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5,000 pay their respects to former first ladyYorba Linda Star July 1 1993
The lady is dead, but charisma lives on.
An estimated 5,000 people filed past the mahogany casket of former first lady Thelma Catherine “Pat” Ryan Nixon after waiting for hours in the hot afternoon sun beating down on the Richard Nixon Library & Birthplace.
Mrs. Nixon, 81 died of lung cancer at her home in Park Ridge, N.J., June 22.
Though most had never met Mrs. Nixon, all knew of her and loved her for her inner strength and gracious manner.
Gwen Becker of Yorba Linda, who said she knew Mrs. Nixon slightly, said, “she was a perfect lady, I must say.”
That sentiment was echoed by Jeanne Webb of Garden Grove.
“Pat handled everything gracefully and raised a perfect family.”
By the time the library doors opened, well-wishers formed a line more than two blocks long along the front of the library grounds.
Some wore Air Force uniforms. Others came in T-shirts and jeans. Some wore black. Some carried flowers, others brought cards.
All were received, as Mrs. Nixon undoubtedly would have wanted.
They came from Mission Viejo and San Juan Capistrano, Corona, Fullerton, Long Beach, Cypress, Placentia, Brea, Los Angeles, Pasadena and Whittier.
Eighty-year-old Anne Teta, dressed in a knitted cap, rode a series of buses from Pasadena to say farewell to her old acquaintance.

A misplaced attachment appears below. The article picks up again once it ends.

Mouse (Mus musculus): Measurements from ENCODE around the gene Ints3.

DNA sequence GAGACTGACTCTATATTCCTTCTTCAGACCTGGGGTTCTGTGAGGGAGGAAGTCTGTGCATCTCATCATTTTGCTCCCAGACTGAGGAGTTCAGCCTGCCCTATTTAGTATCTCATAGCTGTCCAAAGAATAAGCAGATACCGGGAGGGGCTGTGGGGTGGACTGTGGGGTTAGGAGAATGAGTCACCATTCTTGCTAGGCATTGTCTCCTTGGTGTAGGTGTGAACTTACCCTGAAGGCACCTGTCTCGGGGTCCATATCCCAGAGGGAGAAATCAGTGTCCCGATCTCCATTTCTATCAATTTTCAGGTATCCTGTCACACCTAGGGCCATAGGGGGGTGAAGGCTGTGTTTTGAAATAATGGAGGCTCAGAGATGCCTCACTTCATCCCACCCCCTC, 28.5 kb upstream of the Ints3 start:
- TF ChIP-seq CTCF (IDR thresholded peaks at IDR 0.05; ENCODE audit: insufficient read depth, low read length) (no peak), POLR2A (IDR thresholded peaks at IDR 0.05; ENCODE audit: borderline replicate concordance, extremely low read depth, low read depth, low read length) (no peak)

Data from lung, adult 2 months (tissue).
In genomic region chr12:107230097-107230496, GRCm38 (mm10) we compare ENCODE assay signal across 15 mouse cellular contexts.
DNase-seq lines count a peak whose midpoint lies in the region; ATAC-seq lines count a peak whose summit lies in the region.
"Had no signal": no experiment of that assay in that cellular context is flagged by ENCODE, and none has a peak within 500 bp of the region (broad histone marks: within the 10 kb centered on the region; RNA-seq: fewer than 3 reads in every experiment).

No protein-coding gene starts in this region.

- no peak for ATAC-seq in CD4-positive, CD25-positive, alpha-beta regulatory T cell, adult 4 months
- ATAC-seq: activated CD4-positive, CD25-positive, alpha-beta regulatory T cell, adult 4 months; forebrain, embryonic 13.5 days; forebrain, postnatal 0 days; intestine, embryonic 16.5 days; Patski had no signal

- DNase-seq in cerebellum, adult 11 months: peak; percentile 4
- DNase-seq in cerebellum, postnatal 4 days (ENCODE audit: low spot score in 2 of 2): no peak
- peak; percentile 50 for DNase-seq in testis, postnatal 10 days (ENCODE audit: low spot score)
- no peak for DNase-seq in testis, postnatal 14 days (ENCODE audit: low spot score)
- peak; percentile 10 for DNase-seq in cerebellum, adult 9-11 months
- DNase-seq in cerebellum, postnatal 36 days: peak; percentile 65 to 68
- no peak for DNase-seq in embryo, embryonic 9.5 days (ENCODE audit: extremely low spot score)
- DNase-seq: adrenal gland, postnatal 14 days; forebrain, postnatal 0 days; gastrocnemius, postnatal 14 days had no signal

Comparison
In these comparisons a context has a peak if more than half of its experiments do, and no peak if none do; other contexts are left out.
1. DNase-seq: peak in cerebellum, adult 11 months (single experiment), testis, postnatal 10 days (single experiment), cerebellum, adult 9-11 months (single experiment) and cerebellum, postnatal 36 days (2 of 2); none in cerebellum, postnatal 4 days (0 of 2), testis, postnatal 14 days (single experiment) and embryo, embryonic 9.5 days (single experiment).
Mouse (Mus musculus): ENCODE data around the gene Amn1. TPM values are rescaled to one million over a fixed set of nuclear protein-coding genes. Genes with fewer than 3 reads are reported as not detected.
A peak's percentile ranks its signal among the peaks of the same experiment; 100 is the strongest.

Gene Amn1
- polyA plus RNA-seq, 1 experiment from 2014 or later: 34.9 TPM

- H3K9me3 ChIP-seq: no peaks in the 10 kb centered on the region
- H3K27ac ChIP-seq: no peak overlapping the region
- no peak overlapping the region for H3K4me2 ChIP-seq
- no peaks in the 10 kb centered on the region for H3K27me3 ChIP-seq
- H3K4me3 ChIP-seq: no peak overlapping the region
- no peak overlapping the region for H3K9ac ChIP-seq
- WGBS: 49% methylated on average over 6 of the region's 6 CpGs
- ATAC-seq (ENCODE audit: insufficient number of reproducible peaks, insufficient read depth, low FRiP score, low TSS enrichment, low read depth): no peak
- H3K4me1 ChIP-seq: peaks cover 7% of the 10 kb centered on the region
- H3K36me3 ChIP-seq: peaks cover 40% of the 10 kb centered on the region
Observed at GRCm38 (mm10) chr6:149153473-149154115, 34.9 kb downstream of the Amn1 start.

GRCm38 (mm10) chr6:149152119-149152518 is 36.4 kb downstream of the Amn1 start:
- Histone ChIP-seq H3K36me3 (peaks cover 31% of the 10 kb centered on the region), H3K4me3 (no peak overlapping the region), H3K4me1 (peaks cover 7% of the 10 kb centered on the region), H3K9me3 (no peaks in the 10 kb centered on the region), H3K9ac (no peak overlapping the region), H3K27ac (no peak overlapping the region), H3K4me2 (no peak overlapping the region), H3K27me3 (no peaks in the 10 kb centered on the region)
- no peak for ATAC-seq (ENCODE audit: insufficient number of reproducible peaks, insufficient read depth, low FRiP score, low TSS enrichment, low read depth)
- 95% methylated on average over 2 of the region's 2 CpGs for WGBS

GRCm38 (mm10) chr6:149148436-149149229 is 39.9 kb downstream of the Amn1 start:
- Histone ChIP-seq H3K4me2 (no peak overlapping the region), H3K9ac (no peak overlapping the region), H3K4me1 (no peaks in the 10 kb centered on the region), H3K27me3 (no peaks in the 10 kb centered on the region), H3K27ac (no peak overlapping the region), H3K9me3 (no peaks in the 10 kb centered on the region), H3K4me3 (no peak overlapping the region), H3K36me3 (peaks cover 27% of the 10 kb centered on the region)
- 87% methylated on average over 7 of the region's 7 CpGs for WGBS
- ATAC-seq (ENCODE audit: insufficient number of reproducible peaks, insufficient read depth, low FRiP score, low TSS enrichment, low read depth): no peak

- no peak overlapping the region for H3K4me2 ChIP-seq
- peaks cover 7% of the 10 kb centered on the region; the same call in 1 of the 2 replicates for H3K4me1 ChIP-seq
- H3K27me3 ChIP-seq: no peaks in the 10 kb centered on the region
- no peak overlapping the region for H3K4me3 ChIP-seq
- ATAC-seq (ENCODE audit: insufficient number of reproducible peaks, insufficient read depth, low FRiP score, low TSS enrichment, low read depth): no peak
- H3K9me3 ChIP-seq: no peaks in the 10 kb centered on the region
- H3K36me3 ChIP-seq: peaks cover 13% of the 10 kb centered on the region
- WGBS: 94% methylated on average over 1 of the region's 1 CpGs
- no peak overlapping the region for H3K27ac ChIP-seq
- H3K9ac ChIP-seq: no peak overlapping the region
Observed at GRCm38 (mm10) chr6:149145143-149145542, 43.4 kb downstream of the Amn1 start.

“I once met Pat at Whittier College in the 50's,” Teta said.
“Pat had been an honored guest at a function and I gave her some information about a teacher and she really appreciated that.”
Teta's return trip was easier. Moved by the woman's effort, library staffers decided a bus wasn't good enough.
They provided a car and a member of the city's newly formed Community Action Patrol chauffeured her right to her doorstep.
When Teta left, other lined up in her place.
Karen Danskin, a 17-year-old Yorba Linda resident, made her first visit to the library.
Barbara Pinge said she admired Mrs. Nixon for her loyalty to her husband and family.
Flowers and cards lined the reception counter. Some bore a simple address, “For the Nixon family,” or “Mr. Nixon.” One said “former President Mr. Richard Nixon and Family.”
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